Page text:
Thanksgiving is a wonderful day to celebrate gratitude and all the good things that we have in our lives. However, Thanksgiving can also be a chaotic and difficult time for someone who has an eating disorder — or for anyone who has difficult family situations. Thanksgiving invites are usually based around food. Turkey, pies, stuffing, potatoes, etc. Food, food and more food! When food is so prominent, it can wreak havoc on a person’s recovery from an eating disorder. Here are five tips to use to help navigate the weekend AND stay in recovery.
- Get in the driver’s seat. You are the one who is in charge of how you do with the food this weekend. No one else makes you binge, purge, restrict or do anything else with the food. You get to determine what you do with the food this weekend. Thanksgiving eating involves over eating. In other words, if you over eat this weekend, you have actually engaged in normal eating! Challenge the ‘all or nothing’ thinking and just have some. Make things as easy as possible. Don’t make recovery harder than it needs to be by setting unrealistic expectations for yourself.
- Choose wisely. Don’t skip breakfast and/or lunch because you are going out for supper. This only sets you up to be overly hungry which is one of the vulnerabilities you can control effectively. Have some breakfast or lunch and allow yourself the grace to eat and enjoy the food at the celebratory meal. Thanksgiving is a normal time to eat towards a very full feeling on the satiety scale: 9 or 10 out of 10 for full. Eat the things that you wouldn’t normally eat. Allow yourself to taste the food — eat it slowly, chew it well and enjoy!
- It’s just one day (or one weekend). Eating disordered people have a tendency to be ‘all or nothing’ and perfectionistic. This leaves no room for human error and is highly shaming. What you do with food for one day or one weekend is not the hill to die on! What you do the other 364 days is what counts. Over eating on a celebratory day is not the way a person eats the rest of the time. Give yourself the grace to not micro-manage the food or shame yourself about what you do/don’t do with meals. It’s just one day/weekend! Your body is smart enough to settle it out over the next few weeks.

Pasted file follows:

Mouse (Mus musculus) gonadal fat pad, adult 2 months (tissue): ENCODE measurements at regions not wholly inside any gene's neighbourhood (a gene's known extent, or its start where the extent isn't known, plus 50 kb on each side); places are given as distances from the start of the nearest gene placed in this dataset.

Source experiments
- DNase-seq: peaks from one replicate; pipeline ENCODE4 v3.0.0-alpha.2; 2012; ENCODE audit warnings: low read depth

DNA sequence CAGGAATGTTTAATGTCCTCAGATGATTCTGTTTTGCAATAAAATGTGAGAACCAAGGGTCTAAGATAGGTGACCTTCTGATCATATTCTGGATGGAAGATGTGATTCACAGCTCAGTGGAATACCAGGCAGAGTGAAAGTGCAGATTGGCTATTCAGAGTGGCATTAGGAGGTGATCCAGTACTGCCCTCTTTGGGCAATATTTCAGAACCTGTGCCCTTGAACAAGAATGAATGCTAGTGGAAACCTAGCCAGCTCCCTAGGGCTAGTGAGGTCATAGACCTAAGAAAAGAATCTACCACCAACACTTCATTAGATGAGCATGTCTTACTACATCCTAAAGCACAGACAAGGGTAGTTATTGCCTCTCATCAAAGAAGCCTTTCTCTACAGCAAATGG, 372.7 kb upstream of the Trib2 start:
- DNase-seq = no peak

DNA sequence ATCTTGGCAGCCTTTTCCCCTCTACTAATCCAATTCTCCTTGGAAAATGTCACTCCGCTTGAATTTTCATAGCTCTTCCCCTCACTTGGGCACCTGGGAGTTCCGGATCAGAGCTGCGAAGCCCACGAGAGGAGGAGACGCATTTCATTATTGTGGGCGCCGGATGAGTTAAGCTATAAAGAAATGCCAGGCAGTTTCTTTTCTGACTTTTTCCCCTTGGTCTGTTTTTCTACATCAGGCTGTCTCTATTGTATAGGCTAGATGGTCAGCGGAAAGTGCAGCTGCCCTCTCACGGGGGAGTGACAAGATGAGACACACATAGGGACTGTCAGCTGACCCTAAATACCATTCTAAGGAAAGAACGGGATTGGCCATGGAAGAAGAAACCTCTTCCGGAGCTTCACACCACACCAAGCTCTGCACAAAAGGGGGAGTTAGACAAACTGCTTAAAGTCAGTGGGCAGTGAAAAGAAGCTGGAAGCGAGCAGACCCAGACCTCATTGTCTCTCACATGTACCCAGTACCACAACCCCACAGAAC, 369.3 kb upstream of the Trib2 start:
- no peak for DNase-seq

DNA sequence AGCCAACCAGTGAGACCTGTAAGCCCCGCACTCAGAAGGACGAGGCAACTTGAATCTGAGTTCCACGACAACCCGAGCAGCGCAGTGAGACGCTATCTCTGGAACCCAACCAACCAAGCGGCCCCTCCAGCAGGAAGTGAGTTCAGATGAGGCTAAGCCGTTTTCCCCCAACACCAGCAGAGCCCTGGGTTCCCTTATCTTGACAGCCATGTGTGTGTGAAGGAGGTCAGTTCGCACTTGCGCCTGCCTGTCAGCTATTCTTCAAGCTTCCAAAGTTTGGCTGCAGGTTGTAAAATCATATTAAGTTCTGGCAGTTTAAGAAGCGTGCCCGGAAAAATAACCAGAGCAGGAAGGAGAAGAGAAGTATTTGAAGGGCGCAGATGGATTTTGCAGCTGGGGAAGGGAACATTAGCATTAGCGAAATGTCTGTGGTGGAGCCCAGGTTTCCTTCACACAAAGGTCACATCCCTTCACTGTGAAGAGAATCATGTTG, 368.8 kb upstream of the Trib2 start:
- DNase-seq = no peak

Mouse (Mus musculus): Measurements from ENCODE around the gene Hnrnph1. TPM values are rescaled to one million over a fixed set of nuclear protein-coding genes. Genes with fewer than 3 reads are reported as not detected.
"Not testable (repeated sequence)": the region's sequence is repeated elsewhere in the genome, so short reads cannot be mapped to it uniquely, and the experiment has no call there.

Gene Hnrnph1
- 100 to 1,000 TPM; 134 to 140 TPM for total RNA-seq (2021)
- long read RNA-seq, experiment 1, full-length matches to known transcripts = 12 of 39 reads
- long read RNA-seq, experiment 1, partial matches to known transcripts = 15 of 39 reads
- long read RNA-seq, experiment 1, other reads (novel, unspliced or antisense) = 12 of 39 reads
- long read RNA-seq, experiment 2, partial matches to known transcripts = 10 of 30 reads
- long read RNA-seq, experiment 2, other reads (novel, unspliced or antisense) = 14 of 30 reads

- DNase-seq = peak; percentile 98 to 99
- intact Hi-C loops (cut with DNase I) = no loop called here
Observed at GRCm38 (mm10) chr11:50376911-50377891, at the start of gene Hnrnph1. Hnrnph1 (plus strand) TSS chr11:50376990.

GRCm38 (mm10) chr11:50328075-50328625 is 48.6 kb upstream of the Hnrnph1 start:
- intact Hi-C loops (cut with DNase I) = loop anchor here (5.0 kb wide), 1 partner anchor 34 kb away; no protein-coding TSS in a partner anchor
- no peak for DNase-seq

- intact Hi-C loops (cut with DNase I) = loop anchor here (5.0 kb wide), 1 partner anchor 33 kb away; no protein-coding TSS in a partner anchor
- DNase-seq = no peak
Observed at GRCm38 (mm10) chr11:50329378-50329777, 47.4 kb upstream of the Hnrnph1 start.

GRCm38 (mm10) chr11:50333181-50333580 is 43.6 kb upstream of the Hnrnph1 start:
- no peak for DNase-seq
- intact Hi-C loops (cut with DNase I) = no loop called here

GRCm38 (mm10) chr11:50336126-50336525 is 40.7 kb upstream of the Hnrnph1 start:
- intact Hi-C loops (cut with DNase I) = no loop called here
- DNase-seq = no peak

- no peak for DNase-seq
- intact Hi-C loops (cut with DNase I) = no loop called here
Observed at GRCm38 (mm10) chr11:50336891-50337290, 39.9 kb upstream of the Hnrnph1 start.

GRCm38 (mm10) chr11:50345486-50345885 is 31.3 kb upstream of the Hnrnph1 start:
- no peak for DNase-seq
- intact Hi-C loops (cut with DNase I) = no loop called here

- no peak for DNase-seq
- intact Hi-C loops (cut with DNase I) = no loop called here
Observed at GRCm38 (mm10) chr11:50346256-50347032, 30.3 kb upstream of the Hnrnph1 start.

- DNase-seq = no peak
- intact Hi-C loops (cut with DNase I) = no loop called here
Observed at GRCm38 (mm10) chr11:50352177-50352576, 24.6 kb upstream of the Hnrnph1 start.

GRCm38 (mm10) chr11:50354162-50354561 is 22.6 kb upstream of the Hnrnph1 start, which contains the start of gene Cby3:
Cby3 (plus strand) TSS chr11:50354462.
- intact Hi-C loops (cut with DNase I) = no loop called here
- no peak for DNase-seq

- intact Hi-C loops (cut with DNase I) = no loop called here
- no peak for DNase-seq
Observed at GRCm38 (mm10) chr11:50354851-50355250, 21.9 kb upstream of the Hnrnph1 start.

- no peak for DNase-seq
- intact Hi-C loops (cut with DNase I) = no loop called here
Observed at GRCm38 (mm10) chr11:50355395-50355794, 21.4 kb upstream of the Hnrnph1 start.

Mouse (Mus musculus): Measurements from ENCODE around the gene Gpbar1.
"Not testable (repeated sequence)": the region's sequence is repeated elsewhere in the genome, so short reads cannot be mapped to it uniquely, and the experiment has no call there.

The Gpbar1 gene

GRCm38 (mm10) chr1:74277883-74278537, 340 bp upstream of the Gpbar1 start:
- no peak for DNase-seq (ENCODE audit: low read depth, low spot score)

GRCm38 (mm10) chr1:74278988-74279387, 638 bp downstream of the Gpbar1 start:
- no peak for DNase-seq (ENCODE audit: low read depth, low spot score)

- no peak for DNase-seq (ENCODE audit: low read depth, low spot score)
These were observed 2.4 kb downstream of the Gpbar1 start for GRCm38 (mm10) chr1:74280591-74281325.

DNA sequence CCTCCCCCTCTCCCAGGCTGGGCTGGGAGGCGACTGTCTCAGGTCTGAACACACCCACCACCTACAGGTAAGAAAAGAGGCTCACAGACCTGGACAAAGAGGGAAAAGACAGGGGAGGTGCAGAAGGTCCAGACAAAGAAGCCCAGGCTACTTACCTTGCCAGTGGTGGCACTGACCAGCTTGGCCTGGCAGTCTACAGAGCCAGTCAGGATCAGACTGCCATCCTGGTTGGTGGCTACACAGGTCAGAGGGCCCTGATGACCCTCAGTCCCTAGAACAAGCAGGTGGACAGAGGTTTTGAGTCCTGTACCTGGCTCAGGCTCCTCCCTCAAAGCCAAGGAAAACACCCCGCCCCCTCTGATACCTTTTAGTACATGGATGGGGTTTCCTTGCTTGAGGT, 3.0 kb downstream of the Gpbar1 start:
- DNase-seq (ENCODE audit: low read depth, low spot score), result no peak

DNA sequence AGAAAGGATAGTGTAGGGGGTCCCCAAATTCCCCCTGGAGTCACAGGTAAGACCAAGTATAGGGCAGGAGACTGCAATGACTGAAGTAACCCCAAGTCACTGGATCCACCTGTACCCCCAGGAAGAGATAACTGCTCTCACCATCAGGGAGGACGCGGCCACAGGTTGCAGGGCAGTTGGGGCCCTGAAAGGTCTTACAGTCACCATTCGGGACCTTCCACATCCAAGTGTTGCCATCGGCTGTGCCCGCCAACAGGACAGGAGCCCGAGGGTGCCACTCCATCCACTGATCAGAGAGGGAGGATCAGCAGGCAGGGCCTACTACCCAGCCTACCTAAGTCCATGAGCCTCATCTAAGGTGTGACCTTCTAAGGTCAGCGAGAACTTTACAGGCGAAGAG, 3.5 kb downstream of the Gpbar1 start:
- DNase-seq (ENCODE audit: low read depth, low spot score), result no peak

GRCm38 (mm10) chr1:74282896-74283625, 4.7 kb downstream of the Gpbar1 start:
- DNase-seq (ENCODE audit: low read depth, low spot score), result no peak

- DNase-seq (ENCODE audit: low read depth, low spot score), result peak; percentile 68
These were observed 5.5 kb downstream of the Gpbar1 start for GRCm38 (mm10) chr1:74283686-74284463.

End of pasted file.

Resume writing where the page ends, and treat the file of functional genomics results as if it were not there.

- If you slip, get up ASAP. Depending on where you are at in your recovery, Thanksgiving can be a difficult event to navigate. If you end up having a slip, don’t panic. Just get back up and get back on track for the next meal. No “now I’ve blown it so what’s the point?!” You don’t have to go into a three day slip/eating disorder crash and burn/get back on track Tuesday! Also, if it gets ‘mucky’ and you feel like you aren’t doing well, acknowledge the struggle. Struggling is not the same as slipping.
- Reach out and use your support. You don’t have to do this alone! Leverage those closest to you to be your support team during this weekend. Think ahead as to how they can help you. What would be helpful? Make it as easy as possible not as difficult as you think you should be able to handle! Recovery is a temporary phase — this is not how you have to eat and reach out for support for the rest of your life. It’s how you can wisely navigate a big meal/holiday event at this point of your recovery. Don’t ‘wait and see’ how it goes. Plan how to be successful in your recovery, one day at a time (one meal at a time).